When the Workforce Health and Safety (WHS) team at New York Presbyterian Hospital issued a call for volunteers to help triage the increasing number of hospital employees with COVID-19 symptoms, Katerina Dodelzon, MD, assistant professor of clinical radiology and associate director of the breast imaging fellowship at Weill Cornell Medicine, didn’t think twice. She immediately signed up. “I saw there was a need, and as a physician I am compelled to help in any way that I can, particularly in this uncertain time,” says Dodelzon, who is also associate program director for diagnostic radiology for Weill Cornell Imaging at New York Presbyterian.
Dodelzon is among a handful of radiologists who are stepping out of their traditional imaging roles to volunteer with the WHS as part of New York Presbyterian Hospital’s response to the COVID-19 pandemic. New York Presbyterian has campuses throughout New York City, which has reported tens of thousands of COVID-19 cases. With the surge in cases and reported shortages of personal protective equipment, New York Presbyterian, like health systems nationwide, has seen scores of its physicians, nurses, and other staff present with COVID-19 symptoms after caring for patients with the disease. “Our healthcare personnel who have symptoms are at a loss,” Dodelzon says. “Many feel compelled to continue working alongside their colleagues because every pair of hands is desperately needed right now. But they’re developing symptoms and don’t know what to do.”
Katerina Dodelzon, MD, assistant professor of clinical radiology and associate director of the breast imaging fellowship at Weill Cornell Medicine who is also associate program director for diagnostic radiology at Weill Cornell Imaging at New York Presbyterian, says that as a physician, she is compelled to help however she can with the COVID-19 response.
New York Presbyterian’s WHS normally assesses providers who’ve had inadvertent needle sticks or other exposures while caring for patients. But with so many personnel falling ill and needing guidance about the best course of action based on their conditions, the WHS needed to expand its team to focus on triaging employees with COVID-19 symptoms. It issued a call for volunteers from radiology and other departments across the hospital to join its ranks.
Kathryn E. Dean, MD, assistant professor of radiology and assistant attending at Weill Cornell Imaging, was among the hundreds of clinicians and non-clinicians to volunteer. “The WHS needed to roll out a system quickly to help with the escalating health issues within our own staff,” Dean says. “I saw this as a way that I could contribute. I’m happy to help.”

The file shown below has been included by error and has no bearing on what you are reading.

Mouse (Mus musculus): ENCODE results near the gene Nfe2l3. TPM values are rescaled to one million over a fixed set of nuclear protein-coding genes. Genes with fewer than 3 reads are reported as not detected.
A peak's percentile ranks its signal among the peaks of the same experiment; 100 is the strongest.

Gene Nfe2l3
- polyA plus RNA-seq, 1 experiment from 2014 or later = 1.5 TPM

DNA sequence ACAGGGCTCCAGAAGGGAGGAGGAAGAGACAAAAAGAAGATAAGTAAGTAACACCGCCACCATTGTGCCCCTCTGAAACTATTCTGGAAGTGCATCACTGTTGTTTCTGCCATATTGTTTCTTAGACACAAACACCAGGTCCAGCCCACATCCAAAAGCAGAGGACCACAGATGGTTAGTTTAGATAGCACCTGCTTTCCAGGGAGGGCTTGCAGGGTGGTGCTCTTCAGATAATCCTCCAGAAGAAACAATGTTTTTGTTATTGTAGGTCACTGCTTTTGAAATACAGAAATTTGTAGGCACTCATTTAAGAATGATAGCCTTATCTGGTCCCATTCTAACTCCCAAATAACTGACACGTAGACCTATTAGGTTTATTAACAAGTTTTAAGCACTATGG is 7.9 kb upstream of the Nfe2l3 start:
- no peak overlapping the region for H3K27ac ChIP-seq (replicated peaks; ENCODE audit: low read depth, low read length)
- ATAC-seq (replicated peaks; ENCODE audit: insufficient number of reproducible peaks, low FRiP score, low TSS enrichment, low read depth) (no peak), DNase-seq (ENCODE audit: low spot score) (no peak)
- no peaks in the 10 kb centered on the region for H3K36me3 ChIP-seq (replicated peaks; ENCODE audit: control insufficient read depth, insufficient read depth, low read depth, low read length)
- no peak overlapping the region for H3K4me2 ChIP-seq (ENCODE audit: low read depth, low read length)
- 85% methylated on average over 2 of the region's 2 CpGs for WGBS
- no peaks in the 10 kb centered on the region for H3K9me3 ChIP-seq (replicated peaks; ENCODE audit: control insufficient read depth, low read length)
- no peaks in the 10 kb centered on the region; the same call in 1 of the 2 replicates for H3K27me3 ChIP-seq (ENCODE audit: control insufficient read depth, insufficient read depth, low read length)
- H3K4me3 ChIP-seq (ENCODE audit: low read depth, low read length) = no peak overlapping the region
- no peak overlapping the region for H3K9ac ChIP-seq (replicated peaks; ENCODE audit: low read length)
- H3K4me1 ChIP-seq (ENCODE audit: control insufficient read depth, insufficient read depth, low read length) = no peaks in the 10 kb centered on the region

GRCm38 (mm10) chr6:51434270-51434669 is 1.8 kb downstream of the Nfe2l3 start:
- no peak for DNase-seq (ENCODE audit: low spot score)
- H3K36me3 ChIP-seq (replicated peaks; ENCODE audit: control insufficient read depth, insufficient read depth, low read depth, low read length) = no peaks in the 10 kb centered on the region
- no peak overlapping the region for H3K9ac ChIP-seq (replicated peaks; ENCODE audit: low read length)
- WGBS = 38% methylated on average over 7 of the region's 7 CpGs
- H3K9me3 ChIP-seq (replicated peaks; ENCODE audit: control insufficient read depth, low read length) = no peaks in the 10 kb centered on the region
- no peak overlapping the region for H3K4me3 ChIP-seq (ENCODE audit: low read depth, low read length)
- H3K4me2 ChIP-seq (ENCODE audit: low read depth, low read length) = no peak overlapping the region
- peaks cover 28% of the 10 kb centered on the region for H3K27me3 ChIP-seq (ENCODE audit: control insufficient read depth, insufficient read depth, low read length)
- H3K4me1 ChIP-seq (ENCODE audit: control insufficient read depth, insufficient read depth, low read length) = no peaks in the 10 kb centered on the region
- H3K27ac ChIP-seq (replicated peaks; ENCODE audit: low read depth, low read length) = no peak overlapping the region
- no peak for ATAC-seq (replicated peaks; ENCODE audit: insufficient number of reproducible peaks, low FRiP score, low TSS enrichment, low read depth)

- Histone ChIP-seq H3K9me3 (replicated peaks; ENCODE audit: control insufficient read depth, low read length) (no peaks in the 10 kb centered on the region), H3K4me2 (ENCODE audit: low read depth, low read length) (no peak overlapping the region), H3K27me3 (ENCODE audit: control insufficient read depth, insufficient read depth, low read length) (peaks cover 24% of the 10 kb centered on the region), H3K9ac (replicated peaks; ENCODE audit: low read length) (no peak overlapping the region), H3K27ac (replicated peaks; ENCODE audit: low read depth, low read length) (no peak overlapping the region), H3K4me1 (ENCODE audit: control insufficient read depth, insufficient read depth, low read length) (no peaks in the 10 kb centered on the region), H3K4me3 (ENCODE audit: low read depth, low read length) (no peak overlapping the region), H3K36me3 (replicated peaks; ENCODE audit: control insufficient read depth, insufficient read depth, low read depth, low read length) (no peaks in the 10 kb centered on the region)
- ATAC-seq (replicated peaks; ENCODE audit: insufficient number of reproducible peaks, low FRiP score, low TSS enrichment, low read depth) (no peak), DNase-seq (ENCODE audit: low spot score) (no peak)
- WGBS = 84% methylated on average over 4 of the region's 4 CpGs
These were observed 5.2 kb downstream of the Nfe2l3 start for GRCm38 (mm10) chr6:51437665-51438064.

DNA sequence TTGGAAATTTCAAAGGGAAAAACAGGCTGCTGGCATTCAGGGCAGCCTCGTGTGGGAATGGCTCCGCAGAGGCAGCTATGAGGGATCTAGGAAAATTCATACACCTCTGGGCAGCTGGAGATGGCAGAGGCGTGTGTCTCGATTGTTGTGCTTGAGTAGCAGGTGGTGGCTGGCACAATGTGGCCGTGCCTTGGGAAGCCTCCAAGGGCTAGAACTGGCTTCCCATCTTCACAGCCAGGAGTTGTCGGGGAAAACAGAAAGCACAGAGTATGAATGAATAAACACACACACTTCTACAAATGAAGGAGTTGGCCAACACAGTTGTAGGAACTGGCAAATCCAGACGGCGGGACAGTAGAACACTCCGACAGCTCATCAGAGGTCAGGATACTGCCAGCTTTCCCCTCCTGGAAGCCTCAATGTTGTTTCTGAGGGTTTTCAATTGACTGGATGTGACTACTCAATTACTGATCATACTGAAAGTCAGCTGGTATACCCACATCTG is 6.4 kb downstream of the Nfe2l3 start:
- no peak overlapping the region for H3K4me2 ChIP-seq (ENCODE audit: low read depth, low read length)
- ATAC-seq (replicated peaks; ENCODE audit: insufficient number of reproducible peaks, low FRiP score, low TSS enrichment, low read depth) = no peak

Ready to Help
When Dodelzon initially volunteered, she wasn’t entirely sure what serving with the WHS would entail, and she admits that she was concerned about bringing the virus back to her family. She was relieved when the WHS established a virtual system, allowing team members to stay home and triage hospital personnel with symptoms through a phone-based hotline. “Originally, it was intended to be in person, in clinic,” says Dodelzon, who has also volunteered to help in the intensive care unit should the need arise. “But with so many people contracting the disease, we realized that we could achieve the same goals while maintaining that all-important social distancing if we did this virtually.”
WHS leaders developed training videos and other regularly updated materials to help volunteers prepare to triage hospital personnel through the virtual system. Recognizing that many of the volunteers would encounter clinical symptoms and questions outside of their traditional areas of expertise, the WHS provided scenario-based materials to assist the volunteers. “It’s all very algorithmic: If a patient says they have this, then do this,” Dean explains. “It’s easy to learn, and you can always refer back to the training materials or ask another team member for help if something comes up that you’re not sure about.”
Kathryn E. Dean, MD, assistant professor of radiology and assistant attending at Weill Cornell Imaging, says that a big part of what the workforce health and safety team does is provide a sympathetic ear to colleagues who are concerned about COVID-19.